The federal cabinet has signed off on contentious new workplace relations legislation, which the Albanese government says is intended to help low-paid employees, particularly women, negotiate higher pay packets and better conditions.
Workplace Relations Minister Tony Burke plans to introduce the Secure Jobs, Better Pay Bill into parliament next Thursday, following the government’s first budget on Tuesday.
He has previously indicated he would like the laws passed before the end of the year, a quick timeline some business lobby groups have criticised, considering the minister may need to make some concessions to get the bill through the Senate.
Ending wages stagnation was a key commitment from Labor ahead of the election, but its task has been made harder by rapid rises in the cost of living, which have seen real pay packets continue to go backwards.
The government plans to release the full details of what is included in the bill over the next week and a half, after finishing some final consultation sessions.
A statement released by Mr Burke said the legislation will include some commitments the Labor Party made ahead of the May election, as well as some of the ideas that were listed for immediate action at the Jobs and Skills Summit in September.
Multi-employer bargaining appears likely
The government hasn’t formally revealed whether a contentious proposal for multi-employer bargaining will be included, but it appears very likely.
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The federal government has rejected suggestions any move to widen access to multi-employer bargaining would lead to more strikes and shutdowns across the country.
Unions have been campaigning for the move, arguing it would give low-paid workers — particularly in female-dominated professions like aged care — more power by allowing them to group together with workers in similar businesses to negotiate one big workplace agreement covering pay and conditions.
But some business and industry groups remain deeply wary of the proposal, fearing it could lead to large, or even sector-wide, strikes.
“There appears to be an undue haste in relation to pushing forward proposals for multi-employer bargaining,” said the Australian Chamber of Commerce and Industry’s Andrew McKellar, who is attending his last planned consultation session on Thursday this week.
“Certainly this isn’t the top priority to address the collapse in enterprise agreement making over the past decade.
“The process for consultation … still has some way to run. Any proposals at this stage are, at best, half cooked”.
The government’s legislation is also expected to included changes to the Better Off Overall Test (BOOT), which sits on top of workplace agreements, though this has also not been formally confirmed.
The BOOT is often cited by business as too restrictive and a key reason for the decline in enterprise bargaining agreements in recent years.
Unions and the government have indicated they are willing to make it less strict as part of a broader series of changes to bargaining, though the Greens, who hold key votes in the upper house, are wary of any alterations to it.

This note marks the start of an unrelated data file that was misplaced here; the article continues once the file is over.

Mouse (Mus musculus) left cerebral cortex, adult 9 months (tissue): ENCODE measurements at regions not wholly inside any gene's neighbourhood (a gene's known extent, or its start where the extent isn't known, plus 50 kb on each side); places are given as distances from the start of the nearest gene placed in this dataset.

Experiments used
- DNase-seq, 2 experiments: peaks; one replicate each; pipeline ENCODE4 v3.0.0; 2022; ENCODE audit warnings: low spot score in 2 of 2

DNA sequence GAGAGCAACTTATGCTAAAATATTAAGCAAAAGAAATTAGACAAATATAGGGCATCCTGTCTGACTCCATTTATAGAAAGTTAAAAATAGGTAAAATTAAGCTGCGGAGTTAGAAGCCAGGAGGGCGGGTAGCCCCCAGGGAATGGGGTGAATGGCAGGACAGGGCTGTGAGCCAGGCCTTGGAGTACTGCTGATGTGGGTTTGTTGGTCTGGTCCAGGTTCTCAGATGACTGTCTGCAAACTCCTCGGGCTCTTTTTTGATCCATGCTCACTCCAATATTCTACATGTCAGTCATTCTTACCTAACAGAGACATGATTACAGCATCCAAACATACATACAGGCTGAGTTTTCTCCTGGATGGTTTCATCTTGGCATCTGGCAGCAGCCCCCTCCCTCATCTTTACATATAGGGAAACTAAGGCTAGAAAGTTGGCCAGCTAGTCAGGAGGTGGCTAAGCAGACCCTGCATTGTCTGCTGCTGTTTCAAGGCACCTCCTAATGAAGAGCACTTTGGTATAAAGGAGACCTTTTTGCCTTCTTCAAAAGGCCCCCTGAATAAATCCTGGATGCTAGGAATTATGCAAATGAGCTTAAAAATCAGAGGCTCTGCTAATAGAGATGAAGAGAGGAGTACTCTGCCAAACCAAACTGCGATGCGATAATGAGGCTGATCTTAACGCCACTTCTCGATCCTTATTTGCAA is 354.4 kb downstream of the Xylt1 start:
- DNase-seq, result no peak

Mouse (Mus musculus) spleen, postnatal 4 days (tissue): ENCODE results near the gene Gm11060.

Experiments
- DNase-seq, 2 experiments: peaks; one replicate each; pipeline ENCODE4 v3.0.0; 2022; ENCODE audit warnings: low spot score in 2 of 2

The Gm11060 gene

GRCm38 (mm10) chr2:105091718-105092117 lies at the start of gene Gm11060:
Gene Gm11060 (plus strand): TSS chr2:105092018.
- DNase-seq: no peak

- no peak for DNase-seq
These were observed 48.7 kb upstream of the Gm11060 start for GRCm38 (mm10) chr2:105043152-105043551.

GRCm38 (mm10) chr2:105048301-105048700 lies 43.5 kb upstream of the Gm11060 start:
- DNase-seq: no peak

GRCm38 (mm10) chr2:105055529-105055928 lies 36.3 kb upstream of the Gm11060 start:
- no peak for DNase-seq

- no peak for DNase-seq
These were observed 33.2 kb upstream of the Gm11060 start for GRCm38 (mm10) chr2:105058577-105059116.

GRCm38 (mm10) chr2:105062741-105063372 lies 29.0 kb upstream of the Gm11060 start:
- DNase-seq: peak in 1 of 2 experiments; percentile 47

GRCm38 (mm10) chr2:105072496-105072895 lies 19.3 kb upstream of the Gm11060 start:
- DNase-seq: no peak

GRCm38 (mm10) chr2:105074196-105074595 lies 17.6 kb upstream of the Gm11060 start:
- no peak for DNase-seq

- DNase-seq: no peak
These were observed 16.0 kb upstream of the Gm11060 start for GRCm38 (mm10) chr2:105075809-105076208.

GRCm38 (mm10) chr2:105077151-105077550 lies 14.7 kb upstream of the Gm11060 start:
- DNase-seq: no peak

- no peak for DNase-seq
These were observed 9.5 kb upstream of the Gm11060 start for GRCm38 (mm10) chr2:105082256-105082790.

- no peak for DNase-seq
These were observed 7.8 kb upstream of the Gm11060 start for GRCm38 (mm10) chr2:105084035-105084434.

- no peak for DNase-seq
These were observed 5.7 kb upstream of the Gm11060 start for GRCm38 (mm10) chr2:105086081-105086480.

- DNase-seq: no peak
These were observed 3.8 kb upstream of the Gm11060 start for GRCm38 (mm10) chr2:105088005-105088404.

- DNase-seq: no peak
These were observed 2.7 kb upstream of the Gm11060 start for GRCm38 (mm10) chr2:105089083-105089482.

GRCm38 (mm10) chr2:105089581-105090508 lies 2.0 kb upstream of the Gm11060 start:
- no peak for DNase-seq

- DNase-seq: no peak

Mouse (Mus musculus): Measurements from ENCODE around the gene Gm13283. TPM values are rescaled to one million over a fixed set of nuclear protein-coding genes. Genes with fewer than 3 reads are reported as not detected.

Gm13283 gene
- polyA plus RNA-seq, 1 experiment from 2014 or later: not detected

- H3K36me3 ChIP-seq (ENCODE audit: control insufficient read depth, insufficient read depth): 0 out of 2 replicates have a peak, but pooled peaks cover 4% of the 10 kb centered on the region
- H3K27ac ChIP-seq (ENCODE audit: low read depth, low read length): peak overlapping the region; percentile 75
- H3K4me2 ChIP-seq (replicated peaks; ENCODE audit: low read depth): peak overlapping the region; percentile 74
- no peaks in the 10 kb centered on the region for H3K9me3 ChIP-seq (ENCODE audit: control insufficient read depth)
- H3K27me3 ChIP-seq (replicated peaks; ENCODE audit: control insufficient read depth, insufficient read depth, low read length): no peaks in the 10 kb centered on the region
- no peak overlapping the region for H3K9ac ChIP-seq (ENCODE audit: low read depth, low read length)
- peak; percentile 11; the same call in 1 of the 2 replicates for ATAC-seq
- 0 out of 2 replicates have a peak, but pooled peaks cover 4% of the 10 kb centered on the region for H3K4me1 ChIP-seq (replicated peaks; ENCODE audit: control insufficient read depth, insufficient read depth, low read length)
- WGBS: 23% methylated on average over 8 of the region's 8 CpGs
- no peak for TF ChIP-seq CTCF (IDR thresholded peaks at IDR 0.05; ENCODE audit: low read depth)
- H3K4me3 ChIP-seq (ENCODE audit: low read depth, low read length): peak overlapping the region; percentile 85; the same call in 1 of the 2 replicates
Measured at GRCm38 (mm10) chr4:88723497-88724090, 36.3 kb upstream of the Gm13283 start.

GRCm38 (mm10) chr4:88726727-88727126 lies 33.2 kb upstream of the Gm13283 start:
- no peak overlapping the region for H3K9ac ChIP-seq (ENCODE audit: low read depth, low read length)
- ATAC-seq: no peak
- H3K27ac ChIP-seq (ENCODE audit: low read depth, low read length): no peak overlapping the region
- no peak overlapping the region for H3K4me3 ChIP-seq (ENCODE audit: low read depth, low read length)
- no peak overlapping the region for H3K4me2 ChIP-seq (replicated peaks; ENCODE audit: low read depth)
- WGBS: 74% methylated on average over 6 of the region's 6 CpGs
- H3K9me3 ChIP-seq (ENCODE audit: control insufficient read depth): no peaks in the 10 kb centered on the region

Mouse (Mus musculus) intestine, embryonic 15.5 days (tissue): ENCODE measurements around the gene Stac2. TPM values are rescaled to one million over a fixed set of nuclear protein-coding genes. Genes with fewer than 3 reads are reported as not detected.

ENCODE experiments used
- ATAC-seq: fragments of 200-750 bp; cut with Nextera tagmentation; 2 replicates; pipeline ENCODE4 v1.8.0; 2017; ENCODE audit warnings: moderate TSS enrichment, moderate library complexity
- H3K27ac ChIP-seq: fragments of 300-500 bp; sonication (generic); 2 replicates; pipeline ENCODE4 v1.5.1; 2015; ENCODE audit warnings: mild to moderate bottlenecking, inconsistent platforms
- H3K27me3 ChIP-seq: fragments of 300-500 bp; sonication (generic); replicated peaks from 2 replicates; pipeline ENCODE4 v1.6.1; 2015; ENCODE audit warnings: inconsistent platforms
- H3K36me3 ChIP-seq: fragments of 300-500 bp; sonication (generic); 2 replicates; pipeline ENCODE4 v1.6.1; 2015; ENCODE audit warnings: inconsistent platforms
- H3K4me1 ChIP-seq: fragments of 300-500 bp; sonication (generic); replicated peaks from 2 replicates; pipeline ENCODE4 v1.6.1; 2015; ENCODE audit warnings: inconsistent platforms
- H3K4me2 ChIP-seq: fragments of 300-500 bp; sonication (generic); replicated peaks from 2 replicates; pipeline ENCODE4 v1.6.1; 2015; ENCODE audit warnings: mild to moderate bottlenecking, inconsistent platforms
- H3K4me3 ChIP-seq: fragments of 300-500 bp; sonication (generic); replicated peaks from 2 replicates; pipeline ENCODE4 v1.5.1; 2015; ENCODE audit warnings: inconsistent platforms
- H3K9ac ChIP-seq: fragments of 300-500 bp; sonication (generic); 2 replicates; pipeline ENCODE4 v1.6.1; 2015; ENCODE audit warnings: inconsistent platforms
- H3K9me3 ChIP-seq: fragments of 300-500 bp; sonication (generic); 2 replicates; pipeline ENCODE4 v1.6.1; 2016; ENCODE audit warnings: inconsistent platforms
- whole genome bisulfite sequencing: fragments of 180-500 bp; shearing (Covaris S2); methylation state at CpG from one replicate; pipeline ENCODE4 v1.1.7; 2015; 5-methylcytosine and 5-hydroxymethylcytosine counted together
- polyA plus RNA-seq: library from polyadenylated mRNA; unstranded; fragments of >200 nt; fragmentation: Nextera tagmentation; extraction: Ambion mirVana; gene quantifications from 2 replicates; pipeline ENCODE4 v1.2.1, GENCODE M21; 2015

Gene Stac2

The Opposition is calling for further details about the proposed changes.
“We have real concerns about the drive towards areas of essentially collective bargaining that Labor is seeking to pursue in the way in which they are presenting some of these possible changes,” Liberal senator Simon Birmingham said.
“We haven’t seen the detail of the legislation and so we will work through that. But the real test for the government is that they claimed at of their Jobs and Skills Summit they were getting consensus and support across business and we’ll be looking to test with the business community whether they have actually achieved that consensus.”
Closing gender pay gap a ‘key objective’
Senior ministers have repeatedly said a major aim of the bill is to close the gender pay gap and better support workers in female-dominated professions.
In his statement, Mr Burke confirmed the legislation would ban pay secrecy clauses, so companies can’t prevent their staff from discussing their salaries.
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“These clauses have been used to conceal gender pay discrepancies,” the statement said.
“Banning them will improve transparency, reduce the risk of gender pay discrimination and empower women to ask their employers for pay rises.”
The legislation will also establish two new Fair Work Commission panels — one on the Care and Community Sector and one on pay equity — make gender equity a central aim of the Fair Work Act, and put in place a statutory Equal Remuneration Principle.
Mr Burke’s statement said that last move would “make it easier for the Fair Work Commission to order pay increases for workers in low-paid female-dominated industries”.
“These measures add to legislation we have already introduced to establish 10 days of paid family and domestic violence leave,” the statement said.
“The government will announce further measures from the Secure Jobs, Better Pay Bill before its introduction later this month.”